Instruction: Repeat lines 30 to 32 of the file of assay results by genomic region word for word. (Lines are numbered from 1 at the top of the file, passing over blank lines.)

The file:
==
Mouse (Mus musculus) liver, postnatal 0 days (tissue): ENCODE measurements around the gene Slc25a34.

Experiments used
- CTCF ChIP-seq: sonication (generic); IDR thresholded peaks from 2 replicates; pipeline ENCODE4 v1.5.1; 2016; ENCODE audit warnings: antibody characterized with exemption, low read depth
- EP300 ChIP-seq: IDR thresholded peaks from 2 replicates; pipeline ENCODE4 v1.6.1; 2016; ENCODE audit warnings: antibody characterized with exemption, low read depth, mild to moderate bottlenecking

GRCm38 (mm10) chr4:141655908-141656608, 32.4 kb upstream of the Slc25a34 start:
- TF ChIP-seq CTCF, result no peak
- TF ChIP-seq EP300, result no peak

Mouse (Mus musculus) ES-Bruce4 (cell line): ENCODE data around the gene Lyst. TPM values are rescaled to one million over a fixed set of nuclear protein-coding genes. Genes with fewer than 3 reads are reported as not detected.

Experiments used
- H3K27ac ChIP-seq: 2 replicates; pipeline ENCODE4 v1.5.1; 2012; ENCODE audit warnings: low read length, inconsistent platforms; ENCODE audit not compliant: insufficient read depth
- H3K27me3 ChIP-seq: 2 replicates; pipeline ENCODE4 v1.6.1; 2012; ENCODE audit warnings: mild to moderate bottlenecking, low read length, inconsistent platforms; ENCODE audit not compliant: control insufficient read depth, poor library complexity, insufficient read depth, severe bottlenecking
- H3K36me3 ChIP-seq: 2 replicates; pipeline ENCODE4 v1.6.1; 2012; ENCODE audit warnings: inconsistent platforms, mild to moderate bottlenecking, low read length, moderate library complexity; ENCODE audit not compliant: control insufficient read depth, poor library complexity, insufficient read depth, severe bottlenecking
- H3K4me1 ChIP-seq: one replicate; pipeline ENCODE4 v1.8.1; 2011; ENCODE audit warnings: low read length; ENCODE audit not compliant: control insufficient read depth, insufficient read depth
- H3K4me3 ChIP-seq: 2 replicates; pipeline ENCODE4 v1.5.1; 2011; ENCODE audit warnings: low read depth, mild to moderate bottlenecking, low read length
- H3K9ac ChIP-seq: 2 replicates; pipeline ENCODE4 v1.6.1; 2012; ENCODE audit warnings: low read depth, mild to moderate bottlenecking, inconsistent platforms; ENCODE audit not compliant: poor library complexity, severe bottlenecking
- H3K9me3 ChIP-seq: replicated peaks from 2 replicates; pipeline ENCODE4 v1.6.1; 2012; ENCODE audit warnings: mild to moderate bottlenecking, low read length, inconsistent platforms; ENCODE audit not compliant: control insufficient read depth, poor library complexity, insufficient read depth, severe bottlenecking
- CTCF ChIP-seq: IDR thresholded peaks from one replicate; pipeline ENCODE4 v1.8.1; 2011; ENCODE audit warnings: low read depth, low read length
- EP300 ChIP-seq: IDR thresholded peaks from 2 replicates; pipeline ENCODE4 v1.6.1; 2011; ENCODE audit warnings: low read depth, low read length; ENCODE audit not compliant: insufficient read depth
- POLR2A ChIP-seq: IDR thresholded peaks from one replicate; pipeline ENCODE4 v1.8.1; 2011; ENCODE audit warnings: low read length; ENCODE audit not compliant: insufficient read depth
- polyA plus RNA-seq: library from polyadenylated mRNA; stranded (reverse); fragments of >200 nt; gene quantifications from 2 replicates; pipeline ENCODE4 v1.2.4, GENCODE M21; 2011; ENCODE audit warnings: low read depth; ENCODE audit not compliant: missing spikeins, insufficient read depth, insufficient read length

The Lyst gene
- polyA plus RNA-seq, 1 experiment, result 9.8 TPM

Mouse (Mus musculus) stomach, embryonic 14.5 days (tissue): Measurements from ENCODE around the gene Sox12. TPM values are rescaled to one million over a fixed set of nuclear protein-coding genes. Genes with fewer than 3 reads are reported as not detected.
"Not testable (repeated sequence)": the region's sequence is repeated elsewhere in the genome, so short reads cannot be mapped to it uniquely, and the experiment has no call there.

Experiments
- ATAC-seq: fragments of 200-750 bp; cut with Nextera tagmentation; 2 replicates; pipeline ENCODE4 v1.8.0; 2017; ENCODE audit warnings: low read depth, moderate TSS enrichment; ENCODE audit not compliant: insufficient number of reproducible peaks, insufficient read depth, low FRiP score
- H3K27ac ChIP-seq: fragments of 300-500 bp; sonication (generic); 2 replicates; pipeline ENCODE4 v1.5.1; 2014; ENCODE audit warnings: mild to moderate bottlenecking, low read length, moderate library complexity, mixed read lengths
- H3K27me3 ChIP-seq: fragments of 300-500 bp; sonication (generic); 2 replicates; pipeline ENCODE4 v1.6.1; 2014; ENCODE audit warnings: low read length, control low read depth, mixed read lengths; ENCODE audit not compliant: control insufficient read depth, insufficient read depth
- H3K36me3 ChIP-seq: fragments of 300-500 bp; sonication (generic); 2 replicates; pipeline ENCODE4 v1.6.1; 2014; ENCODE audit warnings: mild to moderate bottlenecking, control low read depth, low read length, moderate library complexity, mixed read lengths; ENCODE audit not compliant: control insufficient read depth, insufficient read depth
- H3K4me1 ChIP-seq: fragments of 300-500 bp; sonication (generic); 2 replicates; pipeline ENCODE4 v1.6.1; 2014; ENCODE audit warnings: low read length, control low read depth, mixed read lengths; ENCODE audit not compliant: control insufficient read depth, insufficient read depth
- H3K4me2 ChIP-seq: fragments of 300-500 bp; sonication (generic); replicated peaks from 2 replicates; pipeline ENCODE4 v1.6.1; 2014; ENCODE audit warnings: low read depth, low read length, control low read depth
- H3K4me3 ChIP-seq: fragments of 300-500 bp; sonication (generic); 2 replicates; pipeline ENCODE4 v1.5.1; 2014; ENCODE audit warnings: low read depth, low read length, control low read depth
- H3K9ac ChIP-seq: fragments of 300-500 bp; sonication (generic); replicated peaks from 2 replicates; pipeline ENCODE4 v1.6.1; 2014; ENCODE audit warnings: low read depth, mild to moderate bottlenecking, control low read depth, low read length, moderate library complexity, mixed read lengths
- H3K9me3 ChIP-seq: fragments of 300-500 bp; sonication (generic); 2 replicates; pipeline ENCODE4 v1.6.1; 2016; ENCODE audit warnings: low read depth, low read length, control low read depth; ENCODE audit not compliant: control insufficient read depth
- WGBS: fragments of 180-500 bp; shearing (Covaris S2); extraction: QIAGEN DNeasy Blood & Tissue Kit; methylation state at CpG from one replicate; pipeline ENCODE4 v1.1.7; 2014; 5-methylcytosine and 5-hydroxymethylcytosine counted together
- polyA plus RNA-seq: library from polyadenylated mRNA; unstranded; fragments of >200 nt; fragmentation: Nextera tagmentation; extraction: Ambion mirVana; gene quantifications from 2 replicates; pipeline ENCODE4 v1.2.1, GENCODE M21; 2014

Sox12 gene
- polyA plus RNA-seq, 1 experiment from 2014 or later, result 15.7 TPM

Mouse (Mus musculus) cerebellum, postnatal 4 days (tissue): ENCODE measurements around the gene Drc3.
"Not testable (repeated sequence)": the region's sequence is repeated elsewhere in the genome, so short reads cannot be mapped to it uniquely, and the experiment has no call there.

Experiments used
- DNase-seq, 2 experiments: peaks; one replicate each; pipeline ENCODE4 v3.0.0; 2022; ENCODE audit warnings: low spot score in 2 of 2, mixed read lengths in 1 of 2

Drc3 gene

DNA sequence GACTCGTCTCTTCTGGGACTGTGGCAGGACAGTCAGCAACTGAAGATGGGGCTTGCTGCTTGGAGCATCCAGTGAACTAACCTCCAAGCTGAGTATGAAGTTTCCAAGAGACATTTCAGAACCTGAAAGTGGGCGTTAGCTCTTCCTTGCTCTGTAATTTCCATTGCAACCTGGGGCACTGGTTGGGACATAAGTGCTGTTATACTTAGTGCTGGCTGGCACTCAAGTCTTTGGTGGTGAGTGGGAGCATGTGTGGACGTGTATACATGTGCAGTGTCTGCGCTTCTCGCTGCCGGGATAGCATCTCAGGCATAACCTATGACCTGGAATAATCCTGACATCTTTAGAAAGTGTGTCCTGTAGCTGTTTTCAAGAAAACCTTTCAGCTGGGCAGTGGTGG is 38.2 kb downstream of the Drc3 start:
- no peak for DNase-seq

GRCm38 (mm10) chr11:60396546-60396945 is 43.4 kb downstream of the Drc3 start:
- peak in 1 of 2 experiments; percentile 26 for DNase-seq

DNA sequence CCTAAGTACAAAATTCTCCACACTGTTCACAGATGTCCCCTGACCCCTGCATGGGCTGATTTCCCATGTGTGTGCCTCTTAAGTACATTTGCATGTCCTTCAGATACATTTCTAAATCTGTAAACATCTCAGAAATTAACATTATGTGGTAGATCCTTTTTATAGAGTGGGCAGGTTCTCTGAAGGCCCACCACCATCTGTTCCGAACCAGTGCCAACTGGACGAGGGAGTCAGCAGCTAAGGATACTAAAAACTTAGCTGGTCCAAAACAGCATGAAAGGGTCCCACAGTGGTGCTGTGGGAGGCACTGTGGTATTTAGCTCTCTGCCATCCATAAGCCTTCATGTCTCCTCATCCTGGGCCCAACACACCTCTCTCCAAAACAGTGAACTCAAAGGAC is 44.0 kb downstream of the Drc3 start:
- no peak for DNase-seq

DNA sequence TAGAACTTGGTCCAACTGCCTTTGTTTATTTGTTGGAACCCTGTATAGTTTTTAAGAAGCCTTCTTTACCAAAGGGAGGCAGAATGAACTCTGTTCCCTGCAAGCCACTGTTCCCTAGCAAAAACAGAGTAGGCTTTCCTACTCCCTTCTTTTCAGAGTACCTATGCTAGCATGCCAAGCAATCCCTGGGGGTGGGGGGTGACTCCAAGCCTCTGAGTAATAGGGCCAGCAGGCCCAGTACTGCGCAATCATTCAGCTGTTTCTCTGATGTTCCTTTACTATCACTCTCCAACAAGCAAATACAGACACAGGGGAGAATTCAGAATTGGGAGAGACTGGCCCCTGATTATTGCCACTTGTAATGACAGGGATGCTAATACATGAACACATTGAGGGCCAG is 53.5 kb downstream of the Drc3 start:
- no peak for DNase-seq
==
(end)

- H3K4me1 ChIP-seq: fragments of 300-500 bp; sonication (generic); 2 replicates; pipeline ENCODE4 v1.6.1; 2014; ENCODE audit warnings: low read length, control low read depth, mixed read lengths; ENCODE audit not compliant: control insufficient read depth, insufficient read depth
- H3K4me2 ChIP-seq: fragments of 300-500 bp; sonication (generic); replicated peaks from 2 replicates; pipeline ENCODE4 v1.6.1; 2014; ENCODE audit warnings: low read depth, low read length, control low read depth
- H3K4me3 ChIP-seq: fragments of 300-500 bp; sonication (generic); 2 replicates; pipeline ENCODE4 v1.5.1; 2014; ENCODE audit warnings: low read depth, low read length, control low read depth